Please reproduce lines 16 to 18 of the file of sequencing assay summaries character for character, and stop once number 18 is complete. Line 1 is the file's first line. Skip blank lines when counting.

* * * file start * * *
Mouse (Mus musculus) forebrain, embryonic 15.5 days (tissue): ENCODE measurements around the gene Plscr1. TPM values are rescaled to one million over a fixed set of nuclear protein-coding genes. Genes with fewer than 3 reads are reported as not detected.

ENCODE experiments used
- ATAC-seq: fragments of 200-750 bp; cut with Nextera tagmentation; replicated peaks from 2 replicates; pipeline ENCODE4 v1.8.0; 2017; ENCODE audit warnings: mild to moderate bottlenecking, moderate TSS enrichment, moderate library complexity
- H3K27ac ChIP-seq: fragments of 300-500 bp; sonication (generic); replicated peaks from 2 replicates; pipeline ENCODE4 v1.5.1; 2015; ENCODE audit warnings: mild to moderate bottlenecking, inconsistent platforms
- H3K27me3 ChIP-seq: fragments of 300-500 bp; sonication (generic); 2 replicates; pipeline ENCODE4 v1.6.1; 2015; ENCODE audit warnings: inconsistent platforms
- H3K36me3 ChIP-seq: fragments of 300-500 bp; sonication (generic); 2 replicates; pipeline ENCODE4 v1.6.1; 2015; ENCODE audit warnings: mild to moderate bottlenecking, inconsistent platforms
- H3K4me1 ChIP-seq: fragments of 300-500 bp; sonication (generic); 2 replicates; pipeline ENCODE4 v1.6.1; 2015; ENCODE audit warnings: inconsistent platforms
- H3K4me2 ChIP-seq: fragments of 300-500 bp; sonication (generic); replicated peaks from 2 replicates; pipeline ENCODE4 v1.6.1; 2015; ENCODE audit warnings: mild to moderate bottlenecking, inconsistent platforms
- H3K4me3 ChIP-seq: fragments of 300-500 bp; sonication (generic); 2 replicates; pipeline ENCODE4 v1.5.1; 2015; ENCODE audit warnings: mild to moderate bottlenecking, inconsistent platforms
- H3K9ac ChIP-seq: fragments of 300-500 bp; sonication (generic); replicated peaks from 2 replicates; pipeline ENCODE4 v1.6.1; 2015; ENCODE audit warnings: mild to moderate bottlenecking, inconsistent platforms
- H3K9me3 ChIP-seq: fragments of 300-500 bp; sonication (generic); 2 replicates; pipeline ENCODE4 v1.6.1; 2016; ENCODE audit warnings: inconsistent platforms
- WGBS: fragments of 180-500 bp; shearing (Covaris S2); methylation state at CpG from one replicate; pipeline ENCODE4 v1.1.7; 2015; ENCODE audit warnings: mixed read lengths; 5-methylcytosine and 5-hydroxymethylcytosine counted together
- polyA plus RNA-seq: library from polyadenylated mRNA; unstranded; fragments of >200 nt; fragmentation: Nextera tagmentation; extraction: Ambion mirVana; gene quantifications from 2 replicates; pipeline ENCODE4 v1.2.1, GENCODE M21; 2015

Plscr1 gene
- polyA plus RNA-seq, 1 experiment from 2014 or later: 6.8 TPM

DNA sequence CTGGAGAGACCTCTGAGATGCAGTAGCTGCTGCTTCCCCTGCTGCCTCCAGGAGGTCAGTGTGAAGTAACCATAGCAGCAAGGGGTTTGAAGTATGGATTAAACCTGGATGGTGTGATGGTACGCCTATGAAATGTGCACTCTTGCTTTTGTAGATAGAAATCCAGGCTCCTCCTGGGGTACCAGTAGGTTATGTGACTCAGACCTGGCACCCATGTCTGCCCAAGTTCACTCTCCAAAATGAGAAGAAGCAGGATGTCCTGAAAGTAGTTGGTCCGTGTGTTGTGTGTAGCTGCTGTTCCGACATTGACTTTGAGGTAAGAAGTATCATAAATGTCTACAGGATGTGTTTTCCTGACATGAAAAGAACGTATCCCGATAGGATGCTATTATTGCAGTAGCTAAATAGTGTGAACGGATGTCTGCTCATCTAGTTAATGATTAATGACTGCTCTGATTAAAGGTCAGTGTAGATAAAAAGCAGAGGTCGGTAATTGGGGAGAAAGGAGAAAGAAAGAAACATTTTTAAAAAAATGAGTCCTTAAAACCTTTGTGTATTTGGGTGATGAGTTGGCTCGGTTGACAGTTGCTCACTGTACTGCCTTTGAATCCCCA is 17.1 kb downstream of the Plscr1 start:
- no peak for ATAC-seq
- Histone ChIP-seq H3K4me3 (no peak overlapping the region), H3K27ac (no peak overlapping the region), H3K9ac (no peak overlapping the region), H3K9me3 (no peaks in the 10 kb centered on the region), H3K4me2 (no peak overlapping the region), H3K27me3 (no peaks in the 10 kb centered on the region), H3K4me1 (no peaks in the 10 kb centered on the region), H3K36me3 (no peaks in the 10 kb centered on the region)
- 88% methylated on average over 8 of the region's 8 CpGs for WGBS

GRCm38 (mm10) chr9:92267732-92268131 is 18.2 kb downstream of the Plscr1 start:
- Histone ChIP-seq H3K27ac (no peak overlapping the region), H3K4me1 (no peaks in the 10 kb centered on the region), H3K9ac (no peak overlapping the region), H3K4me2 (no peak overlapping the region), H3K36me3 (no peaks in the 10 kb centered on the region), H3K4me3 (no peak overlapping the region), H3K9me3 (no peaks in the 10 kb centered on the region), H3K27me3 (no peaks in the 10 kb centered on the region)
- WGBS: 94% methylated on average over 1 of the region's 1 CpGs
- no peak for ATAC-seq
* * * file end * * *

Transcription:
DNA sequence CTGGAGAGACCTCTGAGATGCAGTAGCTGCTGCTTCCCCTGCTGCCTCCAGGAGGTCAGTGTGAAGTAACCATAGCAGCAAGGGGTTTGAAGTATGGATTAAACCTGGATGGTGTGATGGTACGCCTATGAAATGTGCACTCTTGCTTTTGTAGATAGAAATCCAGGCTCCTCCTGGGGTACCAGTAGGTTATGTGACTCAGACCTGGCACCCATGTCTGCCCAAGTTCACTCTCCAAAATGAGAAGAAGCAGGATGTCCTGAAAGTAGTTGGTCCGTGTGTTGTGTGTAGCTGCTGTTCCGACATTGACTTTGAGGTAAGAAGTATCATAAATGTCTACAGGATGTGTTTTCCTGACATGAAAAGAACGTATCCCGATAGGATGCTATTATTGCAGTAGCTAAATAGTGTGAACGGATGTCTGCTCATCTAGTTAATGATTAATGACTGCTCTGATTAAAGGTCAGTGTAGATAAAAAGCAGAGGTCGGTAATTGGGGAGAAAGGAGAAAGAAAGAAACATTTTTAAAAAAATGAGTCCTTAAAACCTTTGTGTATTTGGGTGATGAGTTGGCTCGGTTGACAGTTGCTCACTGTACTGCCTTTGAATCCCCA is 17.1 kb downstream of the Plscr1 start:
- no peak for ATAC-seq
- Histone ChIP-seq H3K4me3 (no peak overlapping the region), H3K27ac (no peak overlapping the region), H3K9ac (no peak overlapping the region), H3K9me3 (no peaks in the 10 kb centered on the region), H3K4me2 (no peak overlapping the region), H3K27me3 (no peaks in the 10 kb centered on the region), H3K4me1 (no peaks in the 10 kb centered on the region), H3K36me3 (no peaks in the 10 kb centered on the region)